Scam (or phishing) messages often seem credible but have a fraudulent purpose. The sender's aim is to have the recipient do something that is useful to the sender but harmful to the recipient: for example, to open a fraudulent link or attachment or provide personal information, such as credit card details.
You may receive scams, for example
- by email
- through social media channels
- by SMS
- through cloud services
- through mobile payment applications
- by telephone.
The sender's address often looks reliable. The sender may appear to be a telephone operator, an email service, a postal delivery service or an online shop. Also, messages are often camouflaged such that they appear to be sent by a bank or a public authority. Smishing messages may appear to be from the same sender and even be included in the same message chain as genuine text messages.
Typically, a fraudulent message may tell you about a problem relating to your bank account or credit card, or ask you to pick up a package, for example. A standard feature is urgency: the message urges you to act quickly. We recommend that you should destroy the message without opening it. If you have opened the message, do not click on any of the links or attachments. They may contain malware that contaminates your computer. Do not respond to the message, either, or give any personal information.
Note that phone scams are also possible. Telephone numbers can also be faked, and then the call may appear to arrive from a reliable number. Keep in mind that you can always end a suspicious call. If needed, contact the switchboard or customer service and find out whether the call was real or an instance of phishing.
Scam messages have also been sent in the Finnish Tax Administration’s name, both by email and by SMS. A scam message may urge you to pay overdue taxes, for example, or inform you of a tax refund that does not exist. In addition, the Tax Administration’s customers have been lured to fake sites through links provided by search engines.
Example of a smishing message
Example of a scam email
Example of a scam site in Google
If you receive a scam message
- Delete the message immediately. Do not open any of the links in the message.
- If you have disclosed your credit card information by mistake, cancel the card immediately either by calling your bank or contacting the company that issued the card.
- If you have disclosed your online banking codes by mistake, call your bank’s service number and ask them to close your codes.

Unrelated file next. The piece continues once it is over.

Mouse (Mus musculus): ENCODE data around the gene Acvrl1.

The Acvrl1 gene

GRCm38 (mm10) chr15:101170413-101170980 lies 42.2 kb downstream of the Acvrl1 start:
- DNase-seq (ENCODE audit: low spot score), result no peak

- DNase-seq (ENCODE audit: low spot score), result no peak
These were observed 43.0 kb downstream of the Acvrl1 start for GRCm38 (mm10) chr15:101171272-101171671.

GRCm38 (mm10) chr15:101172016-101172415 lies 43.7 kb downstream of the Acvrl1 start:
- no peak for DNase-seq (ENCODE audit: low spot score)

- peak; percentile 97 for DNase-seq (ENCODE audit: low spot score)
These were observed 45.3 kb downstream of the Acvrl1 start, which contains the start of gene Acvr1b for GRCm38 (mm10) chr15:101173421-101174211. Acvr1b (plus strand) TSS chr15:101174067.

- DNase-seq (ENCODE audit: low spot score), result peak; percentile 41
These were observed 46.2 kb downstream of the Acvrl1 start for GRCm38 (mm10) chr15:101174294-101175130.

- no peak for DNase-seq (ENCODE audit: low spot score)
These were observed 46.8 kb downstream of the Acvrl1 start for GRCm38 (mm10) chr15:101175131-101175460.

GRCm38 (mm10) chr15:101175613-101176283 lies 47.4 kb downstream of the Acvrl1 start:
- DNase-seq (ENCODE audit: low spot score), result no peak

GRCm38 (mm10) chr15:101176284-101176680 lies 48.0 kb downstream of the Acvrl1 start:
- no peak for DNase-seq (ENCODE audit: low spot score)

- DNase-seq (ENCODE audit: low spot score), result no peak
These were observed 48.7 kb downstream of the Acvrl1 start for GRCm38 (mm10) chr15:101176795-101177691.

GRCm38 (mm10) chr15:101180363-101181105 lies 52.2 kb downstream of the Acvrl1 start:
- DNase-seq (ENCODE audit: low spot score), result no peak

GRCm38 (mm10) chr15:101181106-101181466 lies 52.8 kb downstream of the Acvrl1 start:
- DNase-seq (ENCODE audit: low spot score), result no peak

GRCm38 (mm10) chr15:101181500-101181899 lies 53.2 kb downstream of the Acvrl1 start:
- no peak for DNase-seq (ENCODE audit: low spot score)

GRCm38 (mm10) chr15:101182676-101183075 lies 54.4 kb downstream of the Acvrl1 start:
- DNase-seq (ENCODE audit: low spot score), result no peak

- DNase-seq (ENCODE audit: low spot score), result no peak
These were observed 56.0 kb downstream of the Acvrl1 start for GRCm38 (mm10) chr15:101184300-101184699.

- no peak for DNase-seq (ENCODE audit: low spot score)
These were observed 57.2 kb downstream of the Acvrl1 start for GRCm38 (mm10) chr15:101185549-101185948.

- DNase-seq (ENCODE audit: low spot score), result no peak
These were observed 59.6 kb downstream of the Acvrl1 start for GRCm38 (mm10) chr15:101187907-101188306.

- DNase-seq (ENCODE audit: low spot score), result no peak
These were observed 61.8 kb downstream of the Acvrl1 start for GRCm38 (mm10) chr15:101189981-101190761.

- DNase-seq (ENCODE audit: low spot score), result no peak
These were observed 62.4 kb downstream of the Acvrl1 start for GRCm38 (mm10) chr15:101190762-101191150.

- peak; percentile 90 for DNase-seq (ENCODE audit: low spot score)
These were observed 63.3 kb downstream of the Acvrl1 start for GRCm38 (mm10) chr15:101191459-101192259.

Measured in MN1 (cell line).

- If you have paid a suspicious payment by mistake, contact your bank immediately.
Report the offence to the police
If you have disclosed your credit card information or online banking codes by mistake, you may have been exposed to fraud. First contact your bank and then report the offence to the police. It is also advisable to report attempted fraud to the police. More information on fraud is available on the website of the police.
How to recognise the Tax Administration’s e-service
The Tax Administration’s e-services displaying tax information to taxpayers or asking taxpayers to report such information are always provided on secure connections.
In general, access to our e-services requires identification. Individual taxpayers can identify themselves with their online banking codes, electronic ID cards or mobile certificates at https://tunnistautuminen.suomi.fi/. Corporate taxpayers can identify themselves with Suomi.fi authorisations.
Scam sites do not usually have such identification requirements, or other methods may be used for the purpose, such as credit card numbers. In the most recent scams, the identification page may also look real. It is therefore important that you log in to MyTax only from the Tax Administration's website (www.vero.fi/mytax). Enter the address in the address field yourself. Do not use a search engine to go to MyTax, for example.
Always check that the website address is spelled correctly.
A connection is secure if the website address in the browser’s address bar begins with the prefix https. Usually, you can also see a lock symbol.
Image of the address bar of the tax.fi website in the Chrome browser.
Image of the address bar of the tax.fi website in the Microsoft Edge browser.
More information on the security of the Tax Administration’s website